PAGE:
I actually quite like the smoothness of the CVT experience now I’m used to it. And since I don’t drive another vehicle regularly, it never feels like it’s sluggish or annoying, especially under rolling acceleration when going from 60–100km/h.

Handling-wise, the Outback compares very favourably to any of the SUVs I’ve driven and the ride comfort is just as good. In short, I reckon the Outback is a very pleasant place to spend time around town and on longer journeys cross-country.



Fuel economy is slightly disappointing in 2022, however. Over the first 2000km I’ve driven, I have an average of 8.2L/100km versus a claim of 7.4, so not far off. For context, my miles are probably 60/40 rural versus urban/suburban, so if you do the bulk of your driving in a metro area, it’s likely to be higher, and if you live in the middle of nowhere you can probably match the claim.

Regarding safety, this was very high in our minds when looking for a replacement vehicle. As an AWD model, our Honda featured HondaSense, but the latest EyeSight is far more comprehensive. I’ve read mixed reviews on how this pans out from a driver-experience standpoint, but for me I’ve mostly found it triggers when needed and not before.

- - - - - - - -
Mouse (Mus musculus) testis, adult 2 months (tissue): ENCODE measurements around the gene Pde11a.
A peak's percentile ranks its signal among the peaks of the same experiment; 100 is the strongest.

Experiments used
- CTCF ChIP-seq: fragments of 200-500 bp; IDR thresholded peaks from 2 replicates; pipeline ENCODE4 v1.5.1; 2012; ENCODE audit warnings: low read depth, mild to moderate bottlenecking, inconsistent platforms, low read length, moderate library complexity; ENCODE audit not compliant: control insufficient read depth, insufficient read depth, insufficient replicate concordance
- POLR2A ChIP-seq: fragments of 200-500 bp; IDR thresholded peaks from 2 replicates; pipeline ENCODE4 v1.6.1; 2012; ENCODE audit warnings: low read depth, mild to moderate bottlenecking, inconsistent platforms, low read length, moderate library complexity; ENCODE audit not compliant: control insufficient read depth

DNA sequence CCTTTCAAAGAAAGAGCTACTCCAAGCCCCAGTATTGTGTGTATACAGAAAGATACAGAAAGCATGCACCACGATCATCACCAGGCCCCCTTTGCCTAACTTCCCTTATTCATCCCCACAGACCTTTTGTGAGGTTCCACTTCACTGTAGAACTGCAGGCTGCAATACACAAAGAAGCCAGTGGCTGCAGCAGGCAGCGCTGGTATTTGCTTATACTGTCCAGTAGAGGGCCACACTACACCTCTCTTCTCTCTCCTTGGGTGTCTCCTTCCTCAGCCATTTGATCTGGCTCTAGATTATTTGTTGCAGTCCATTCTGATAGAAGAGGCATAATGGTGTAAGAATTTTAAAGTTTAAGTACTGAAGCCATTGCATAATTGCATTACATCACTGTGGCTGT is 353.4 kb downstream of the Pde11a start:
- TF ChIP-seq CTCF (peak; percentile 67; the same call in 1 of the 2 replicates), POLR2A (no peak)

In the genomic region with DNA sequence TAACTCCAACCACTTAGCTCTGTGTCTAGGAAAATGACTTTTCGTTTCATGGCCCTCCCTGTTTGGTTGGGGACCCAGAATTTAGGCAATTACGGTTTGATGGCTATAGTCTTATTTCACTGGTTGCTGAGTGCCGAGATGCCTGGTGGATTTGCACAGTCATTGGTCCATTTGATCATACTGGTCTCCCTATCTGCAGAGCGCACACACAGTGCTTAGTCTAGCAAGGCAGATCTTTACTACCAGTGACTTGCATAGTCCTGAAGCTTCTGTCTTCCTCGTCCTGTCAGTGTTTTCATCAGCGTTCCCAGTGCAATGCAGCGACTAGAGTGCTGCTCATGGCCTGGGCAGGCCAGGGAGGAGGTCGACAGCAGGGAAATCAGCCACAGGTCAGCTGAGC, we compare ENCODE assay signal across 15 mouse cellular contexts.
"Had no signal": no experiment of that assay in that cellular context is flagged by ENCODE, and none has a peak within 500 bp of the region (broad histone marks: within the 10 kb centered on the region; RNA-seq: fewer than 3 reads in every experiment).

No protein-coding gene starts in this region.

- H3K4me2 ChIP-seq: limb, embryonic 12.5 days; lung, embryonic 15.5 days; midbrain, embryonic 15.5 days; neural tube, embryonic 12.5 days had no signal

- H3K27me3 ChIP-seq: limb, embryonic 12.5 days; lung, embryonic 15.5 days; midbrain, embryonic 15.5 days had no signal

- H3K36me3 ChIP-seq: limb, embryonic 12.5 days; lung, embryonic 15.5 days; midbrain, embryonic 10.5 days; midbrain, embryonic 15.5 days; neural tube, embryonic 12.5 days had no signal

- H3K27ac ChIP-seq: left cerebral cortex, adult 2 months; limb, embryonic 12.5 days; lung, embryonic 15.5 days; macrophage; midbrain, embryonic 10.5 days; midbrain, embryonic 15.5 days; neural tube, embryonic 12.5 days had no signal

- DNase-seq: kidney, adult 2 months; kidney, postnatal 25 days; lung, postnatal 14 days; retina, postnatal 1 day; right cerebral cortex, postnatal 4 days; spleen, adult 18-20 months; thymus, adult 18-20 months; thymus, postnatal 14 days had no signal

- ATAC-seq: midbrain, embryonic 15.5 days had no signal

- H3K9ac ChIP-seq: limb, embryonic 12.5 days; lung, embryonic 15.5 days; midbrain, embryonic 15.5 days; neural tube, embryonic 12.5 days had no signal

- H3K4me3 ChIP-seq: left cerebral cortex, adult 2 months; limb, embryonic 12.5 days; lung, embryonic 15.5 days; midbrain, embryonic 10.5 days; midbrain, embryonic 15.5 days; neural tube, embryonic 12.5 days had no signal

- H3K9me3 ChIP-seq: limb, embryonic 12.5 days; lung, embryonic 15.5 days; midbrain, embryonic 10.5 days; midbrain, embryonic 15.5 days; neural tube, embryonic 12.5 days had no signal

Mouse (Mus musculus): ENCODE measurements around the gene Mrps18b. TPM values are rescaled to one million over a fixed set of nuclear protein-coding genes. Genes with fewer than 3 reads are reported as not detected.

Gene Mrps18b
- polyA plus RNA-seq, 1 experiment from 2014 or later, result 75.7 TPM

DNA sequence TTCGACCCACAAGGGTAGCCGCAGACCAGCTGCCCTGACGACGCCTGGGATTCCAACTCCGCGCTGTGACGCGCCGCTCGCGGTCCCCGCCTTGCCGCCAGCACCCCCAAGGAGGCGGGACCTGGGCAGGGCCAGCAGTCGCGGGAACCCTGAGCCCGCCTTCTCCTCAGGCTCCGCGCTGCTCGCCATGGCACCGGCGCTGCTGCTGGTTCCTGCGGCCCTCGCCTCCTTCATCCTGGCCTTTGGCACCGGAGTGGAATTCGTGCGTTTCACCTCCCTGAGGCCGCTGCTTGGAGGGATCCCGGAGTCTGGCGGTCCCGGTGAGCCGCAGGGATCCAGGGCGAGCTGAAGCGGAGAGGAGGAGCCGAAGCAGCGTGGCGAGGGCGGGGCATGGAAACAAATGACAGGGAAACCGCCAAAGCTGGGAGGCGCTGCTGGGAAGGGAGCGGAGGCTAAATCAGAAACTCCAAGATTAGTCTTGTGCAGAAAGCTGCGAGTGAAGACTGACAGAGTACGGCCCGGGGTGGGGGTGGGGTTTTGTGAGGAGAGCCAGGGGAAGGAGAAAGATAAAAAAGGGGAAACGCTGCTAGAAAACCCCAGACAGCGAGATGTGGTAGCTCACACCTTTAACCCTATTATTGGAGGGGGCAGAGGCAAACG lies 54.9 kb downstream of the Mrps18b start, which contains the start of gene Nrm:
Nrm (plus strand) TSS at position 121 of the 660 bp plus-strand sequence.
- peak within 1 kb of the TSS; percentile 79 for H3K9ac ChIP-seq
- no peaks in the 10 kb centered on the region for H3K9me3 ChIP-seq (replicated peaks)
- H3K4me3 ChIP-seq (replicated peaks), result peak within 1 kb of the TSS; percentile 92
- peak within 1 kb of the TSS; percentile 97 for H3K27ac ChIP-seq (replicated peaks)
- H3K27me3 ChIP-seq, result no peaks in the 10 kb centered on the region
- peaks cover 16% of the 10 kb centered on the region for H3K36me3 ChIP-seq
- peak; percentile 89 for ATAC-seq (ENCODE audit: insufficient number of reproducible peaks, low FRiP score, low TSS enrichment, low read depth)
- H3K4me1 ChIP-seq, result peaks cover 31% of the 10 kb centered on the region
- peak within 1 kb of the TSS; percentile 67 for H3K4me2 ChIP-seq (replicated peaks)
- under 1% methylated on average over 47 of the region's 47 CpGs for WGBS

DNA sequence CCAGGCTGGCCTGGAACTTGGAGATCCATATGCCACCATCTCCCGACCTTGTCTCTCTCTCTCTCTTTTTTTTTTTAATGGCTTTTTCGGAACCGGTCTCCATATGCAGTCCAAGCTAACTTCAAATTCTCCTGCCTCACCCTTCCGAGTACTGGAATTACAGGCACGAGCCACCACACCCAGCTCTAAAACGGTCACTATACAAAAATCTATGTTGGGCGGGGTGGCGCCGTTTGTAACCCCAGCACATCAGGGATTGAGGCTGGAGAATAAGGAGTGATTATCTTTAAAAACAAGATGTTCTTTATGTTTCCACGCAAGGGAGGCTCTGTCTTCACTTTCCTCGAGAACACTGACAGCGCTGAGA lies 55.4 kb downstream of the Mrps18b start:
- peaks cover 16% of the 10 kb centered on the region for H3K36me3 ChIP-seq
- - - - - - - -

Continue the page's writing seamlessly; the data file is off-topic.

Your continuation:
I certainly haven’t felt it to be overbearing, and it all feeds incrementally into the sense I get that this is a car designed to lower driver workload (not replace it), which makes for a safer experience. The adaptive cruise is well calibrated and controls speed both up and down hills better than most. And it even features a setting to adjust the acceleration characteristics; something I have not encountered before.



The styling really appeals to me, and it gives the Outback a unique look in the car park, and managing to avoid ‘identikit’ blandness without resorting to being too ‘out there’. My guess is it will age well, in part due to the decision to fit LED lights all round to give it a bang-up-to-date appearance. Proportionately, it seems to have cast off any remaining awkwardness of the previous models, and there’s lovely attention to detail such as the Outback logos stencilled into the headlight fittings.

It isn’t just unique to look at, as I’m not convinced there are any direct competitors, even amongst the ‘jacked-up AWD wagon’ class. Although it’s not as stylish as a Volvo V60 CC, as luxe as an Audi Allroad or as innovative as a Skoda Superb Scout/Passat Alltrack, it is also around $20–$30K cheaper than any of them. For me, the Outback is in a class all of its own, and that’s also part of its appeal.

Owner: Josh V



Owner’s Rating

2021 Subaru Outback AWD Sport Wagon

9.2/ 10

Technology & Connectivity

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2021 Subaru Outback AWD: owner review